Medibis CEO Angus Chapel says nurses will play a vital role in growing the industry, but companies must put patients before profits.
A few times a month, friends who know I’ve been building a cannabis business since 2018 ask me some peculiar questions, such as: “Are you allowed to have cannabis flower prescribed?”
It’s concerning that I still get asked those type of questions, but worse is the realisation that there are a lot of patients who are also not getting the answers, or the treatment, they need.
But at the recent United in Compassion Australian Medicinal Cannabis Symposium, it was clear some remarkable changes are rippling through our industry.
An entire day of educational sessions aimed at nurses was easily the standout, with the passion they have for cannabis as a medicine clear to see. They are the ones who see patients every day, the devastation of severe opioid use, the horrible side effects, and the degradation of the quality of life of the patients they care for.
Many I spoke to were hearing, for the first time, how the treatment is regulated by the Therapeutic Goods Administration, what their obligations are as caregivers, and how to incorporate medicinal cannabis, in all its various forms, into their patient management regimes.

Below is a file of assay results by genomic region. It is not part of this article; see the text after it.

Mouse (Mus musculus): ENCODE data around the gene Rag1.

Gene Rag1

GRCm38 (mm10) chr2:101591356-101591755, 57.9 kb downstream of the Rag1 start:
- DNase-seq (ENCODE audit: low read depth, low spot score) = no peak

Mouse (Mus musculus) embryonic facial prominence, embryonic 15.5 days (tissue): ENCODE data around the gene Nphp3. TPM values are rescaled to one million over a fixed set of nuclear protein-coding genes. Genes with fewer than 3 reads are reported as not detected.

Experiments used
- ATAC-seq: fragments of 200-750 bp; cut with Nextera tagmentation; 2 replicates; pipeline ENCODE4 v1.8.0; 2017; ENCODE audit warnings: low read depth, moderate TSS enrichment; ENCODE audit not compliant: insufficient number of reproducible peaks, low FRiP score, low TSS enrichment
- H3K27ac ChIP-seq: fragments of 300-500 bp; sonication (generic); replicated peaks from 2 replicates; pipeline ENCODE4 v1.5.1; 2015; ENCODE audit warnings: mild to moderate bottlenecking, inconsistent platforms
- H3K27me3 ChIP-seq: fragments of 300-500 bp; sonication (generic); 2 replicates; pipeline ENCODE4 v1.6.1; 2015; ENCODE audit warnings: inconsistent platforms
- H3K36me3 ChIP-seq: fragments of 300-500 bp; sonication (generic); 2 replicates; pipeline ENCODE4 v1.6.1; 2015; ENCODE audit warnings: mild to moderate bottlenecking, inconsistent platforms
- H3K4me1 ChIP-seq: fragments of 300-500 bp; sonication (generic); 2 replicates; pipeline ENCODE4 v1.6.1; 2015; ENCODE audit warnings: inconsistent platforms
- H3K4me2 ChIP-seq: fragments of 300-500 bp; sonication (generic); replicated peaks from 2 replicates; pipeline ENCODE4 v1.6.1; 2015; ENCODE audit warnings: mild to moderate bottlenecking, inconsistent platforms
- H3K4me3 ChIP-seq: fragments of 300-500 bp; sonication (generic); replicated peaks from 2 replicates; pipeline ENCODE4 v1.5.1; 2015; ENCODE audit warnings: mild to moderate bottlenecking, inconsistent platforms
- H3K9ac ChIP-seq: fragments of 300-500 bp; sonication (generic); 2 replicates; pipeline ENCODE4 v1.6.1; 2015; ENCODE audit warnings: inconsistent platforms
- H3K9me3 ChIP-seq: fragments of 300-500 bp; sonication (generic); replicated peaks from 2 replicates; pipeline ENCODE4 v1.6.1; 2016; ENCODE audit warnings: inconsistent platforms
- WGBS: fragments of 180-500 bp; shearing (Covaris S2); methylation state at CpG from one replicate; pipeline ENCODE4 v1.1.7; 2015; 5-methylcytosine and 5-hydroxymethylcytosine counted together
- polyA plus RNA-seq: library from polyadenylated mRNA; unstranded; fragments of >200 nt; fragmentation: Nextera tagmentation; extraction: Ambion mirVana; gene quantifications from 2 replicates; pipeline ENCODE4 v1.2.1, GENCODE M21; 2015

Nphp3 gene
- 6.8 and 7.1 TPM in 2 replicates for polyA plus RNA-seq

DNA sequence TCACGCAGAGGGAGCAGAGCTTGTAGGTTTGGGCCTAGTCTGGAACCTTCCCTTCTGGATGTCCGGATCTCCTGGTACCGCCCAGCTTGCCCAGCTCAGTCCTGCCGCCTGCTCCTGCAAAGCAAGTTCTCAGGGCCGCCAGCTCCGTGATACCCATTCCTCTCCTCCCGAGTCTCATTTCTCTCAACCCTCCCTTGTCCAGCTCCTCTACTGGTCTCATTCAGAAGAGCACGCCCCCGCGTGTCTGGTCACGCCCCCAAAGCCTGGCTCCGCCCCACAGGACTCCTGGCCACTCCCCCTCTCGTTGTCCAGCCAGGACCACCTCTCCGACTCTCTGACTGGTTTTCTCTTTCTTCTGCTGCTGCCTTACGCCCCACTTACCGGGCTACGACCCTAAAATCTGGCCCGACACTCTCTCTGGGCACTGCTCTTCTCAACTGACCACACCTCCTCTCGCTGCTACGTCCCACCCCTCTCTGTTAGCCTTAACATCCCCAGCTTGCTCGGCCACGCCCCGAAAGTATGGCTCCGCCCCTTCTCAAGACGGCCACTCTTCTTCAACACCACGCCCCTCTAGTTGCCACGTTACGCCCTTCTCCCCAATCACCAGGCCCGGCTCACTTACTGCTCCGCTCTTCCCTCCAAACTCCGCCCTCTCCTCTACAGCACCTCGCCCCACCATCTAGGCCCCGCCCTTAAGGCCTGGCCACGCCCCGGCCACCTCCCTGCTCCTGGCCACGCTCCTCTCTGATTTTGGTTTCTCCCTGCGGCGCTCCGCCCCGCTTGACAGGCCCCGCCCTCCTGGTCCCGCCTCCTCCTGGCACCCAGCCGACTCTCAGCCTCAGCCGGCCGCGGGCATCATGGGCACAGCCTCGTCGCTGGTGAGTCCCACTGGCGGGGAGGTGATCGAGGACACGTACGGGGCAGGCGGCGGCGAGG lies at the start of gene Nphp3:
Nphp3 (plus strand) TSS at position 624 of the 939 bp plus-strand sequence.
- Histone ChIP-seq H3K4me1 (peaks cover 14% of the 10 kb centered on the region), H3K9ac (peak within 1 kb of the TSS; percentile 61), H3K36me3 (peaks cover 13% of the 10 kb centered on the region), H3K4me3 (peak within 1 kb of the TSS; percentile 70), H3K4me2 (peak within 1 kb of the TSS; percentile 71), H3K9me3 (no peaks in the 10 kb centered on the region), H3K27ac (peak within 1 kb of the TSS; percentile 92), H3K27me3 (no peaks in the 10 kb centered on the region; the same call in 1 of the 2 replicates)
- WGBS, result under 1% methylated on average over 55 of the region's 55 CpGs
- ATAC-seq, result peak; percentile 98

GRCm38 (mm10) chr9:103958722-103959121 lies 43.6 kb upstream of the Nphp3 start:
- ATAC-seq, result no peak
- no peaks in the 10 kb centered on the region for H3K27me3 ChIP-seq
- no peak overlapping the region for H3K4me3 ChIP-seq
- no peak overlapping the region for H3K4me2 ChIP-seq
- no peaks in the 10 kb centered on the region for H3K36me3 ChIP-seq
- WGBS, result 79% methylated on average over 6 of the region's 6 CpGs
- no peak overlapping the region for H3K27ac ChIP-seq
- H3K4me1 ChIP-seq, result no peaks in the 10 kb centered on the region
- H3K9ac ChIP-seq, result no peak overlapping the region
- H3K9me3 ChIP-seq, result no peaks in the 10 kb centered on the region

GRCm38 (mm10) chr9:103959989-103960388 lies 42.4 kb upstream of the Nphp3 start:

They’ve been largely left out of the discussion until now. These are our frontline caregivers and unless patients are self-medicating at home, it’s likely they will need a nurse to help them get it right. Contrary to common belief, dosing is quite complicated.
So it’s pleasing to see nurses getting on board, increasing their understanding of dosing, the functions of the endocannabinoid system, and how to properly care for patients using cannabinoid-based therapies.
Meanwhile, some cannabis companies in Australia seem to prioritise profit over patient access and outcomes. There are those who are trying to dominate the market and position themselves at the top of the tree, with the highest market cap, the biggest margins, and the most control.
Unfortunately, we are seeing some aggressive behaviour, mergers and acquisitions, and a steely focus on growth and revenue.
Our focus should be to construct the solid platform upon which any new structure is built, with strong foundations, robust science, and patient pathways.
There must be a balance between growing your business and growing a new industry, investing in a sustainable future through research and product development.
The good news is there are companies out there who see the value in having a longer-term vision for the industry, a patient-centric business model, and in working together to benefit the sector and improve patient outcomes.